Slumdog Millionaire

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I’ll never forget coming out of the cinema after seeing Shallow Grave and thinking: “At last! A British movie to be proud of!” Danny Boyle’s debut feature was the first in a string of bold, confident movies that have spanned different writers, actors and genres but have maintained a number of very un-British attributes: they’re fast-paced, thrillingly-scored, beautiful to look at, unashamedly emotional and — with a few exceptions — loved by audiences worldwide. There are also a number of recurring tropes: urban chases, unexpected windfalls, sinister authority figures and bodily fluids, all of which make Slumdog a virtual Now That’s What I Call Danny Boyle.

Most British critics of the movie have seemed somewhat grudging in their praise: The Guardian called it “wildly silly but perfectly watchable”, while The Independent said, “I’m not sure it’s a great movie, but it’s a great audience movie”, as if the two are somehow incompatible. But here’s what I think they’re saying: it made them cry. Most British critics seems to have a horror of admitting the emotional power of art, whether in the gallery, the cinema or even on television. They’re happy to tell you the theme of the piece, to analyse the acting or to pull the script apart, but God forbid that they should tell you it affected them somehow. This is not, of course, anything particularly new: Dickens was dismissed as sentimental by many critics of the time. But it is unhelpful, and it inhibits a proper response to the work.

Because Slumdog Millionaire is pure emotion. As its writer, Simon Beaufoy, says: ‘Something strange [was] happening to my writing. The usual, mealy-mouthed English nuance and subtext [was] being replaced by something bordering on melodrama. What use subtext in a city of such total extremes? Nuance doesn’t stand a chance in the car horn symphony of a Mumbai traffic jam … Tonally it really shouldn’t work. In any other city in the world, I suspect it wouldn’t work. But in Mumbai, not for nothing known as Maximum City, somehow I [got] away with it.” Slumdog gets away with it triumphantly. Moving effortlessly from pathos to horror, from slapstick to shock, the film is a slap in the face to the stiff upper lip; I heard the audience I saw it with laughing, sobbing, gasping with suspense.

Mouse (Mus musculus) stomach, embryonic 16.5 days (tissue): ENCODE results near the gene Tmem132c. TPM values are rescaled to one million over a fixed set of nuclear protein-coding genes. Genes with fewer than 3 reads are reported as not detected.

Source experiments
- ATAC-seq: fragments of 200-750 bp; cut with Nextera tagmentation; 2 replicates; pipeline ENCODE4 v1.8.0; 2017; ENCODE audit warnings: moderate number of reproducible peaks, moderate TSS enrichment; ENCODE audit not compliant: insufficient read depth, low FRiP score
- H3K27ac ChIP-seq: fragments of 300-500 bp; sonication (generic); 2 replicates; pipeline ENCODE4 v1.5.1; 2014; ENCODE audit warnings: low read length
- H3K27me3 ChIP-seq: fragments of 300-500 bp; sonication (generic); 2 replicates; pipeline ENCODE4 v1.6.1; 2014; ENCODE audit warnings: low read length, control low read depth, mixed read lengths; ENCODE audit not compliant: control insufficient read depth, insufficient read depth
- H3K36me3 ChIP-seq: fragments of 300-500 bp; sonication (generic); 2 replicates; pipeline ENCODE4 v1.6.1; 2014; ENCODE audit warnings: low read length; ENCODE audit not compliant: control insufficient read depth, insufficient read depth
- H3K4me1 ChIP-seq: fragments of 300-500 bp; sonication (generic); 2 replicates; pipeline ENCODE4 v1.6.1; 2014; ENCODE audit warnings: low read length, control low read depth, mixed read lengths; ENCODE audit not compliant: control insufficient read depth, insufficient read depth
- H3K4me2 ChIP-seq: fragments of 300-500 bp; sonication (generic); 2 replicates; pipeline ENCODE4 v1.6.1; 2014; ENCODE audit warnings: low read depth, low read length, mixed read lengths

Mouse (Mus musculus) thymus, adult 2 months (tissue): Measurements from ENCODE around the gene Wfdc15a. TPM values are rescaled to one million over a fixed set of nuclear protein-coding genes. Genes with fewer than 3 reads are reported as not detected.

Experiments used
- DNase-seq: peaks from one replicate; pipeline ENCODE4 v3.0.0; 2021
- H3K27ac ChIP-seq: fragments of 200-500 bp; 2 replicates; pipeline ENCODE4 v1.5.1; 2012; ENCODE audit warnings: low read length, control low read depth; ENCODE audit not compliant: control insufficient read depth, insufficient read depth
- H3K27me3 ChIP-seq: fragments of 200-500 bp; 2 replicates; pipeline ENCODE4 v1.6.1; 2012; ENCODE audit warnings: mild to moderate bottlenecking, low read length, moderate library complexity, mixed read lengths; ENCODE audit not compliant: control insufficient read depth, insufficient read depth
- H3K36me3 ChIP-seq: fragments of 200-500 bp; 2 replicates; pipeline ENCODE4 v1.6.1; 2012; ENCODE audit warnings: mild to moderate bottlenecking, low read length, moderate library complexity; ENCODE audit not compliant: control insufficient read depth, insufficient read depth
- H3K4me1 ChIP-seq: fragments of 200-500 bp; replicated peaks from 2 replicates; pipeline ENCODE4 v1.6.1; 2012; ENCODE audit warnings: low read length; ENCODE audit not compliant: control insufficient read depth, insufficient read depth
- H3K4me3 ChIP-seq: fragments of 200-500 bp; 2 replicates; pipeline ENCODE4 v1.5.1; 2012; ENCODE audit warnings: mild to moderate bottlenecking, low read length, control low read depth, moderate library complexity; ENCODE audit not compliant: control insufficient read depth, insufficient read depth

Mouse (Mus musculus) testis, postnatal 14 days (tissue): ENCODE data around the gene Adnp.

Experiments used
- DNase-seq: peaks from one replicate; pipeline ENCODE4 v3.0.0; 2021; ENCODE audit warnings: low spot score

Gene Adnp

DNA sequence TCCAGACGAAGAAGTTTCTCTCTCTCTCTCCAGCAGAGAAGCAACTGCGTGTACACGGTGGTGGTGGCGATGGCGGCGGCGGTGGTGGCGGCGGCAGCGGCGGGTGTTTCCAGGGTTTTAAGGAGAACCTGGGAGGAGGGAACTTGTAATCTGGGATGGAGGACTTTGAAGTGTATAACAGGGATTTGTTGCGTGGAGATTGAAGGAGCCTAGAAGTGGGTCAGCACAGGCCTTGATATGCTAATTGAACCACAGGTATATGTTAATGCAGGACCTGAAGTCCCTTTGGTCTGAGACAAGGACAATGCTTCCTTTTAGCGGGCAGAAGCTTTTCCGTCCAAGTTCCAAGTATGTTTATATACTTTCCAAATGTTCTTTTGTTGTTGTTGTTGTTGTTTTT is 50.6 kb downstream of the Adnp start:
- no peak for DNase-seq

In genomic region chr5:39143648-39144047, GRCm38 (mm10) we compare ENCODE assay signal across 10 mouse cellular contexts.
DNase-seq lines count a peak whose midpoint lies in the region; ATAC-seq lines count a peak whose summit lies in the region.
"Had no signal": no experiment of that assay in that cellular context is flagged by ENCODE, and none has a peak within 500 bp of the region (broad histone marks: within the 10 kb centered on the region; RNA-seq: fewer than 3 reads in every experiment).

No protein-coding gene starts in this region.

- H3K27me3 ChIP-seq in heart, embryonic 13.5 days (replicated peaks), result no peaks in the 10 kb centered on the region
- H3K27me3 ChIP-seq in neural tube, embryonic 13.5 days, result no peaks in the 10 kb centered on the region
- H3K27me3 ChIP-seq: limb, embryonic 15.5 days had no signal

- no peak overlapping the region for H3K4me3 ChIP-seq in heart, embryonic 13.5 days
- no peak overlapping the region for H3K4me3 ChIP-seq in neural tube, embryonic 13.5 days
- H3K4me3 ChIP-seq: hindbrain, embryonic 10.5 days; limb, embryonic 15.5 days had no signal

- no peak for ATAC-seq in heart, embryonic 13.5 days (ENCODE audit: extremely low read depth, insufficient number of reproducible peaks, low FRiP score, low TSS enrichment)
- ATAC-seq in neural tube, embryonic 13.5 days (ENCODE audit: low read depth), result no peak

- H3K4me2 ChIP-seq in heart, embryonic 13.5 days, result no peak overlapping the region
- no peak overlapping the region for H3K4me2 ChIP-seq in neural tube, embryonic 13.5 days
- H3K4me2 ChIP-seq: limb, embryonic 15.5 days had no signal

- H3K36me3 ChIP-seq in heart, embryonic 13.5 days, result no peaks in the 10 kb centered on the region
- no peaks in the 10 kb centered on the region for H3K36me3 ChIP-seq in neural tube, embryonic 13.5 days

But the film delivers on an intellectual level too. At its heart are two love stories: between Jamal and his brother Salim, and Jamal and his sweetheart Latika. Jamal and Salim represent two opposing approaches to the world: Salim’s is “take care of the money and the rest will follow”, whereas Jamal’s is “love will conquer all”. While no-one familiar with Boyle’s work will be surprised by the outcome, the story is more nuanced than this might suggest. There’s no romance to poverty in Slumdog Millionaire, and you’re left in no doubt about the brutality of life in the slums. But ultimately, absolutely, it’s uplifting, a hard-won happy ending that’s satisfying, bittersweet and — yes — made me cry.

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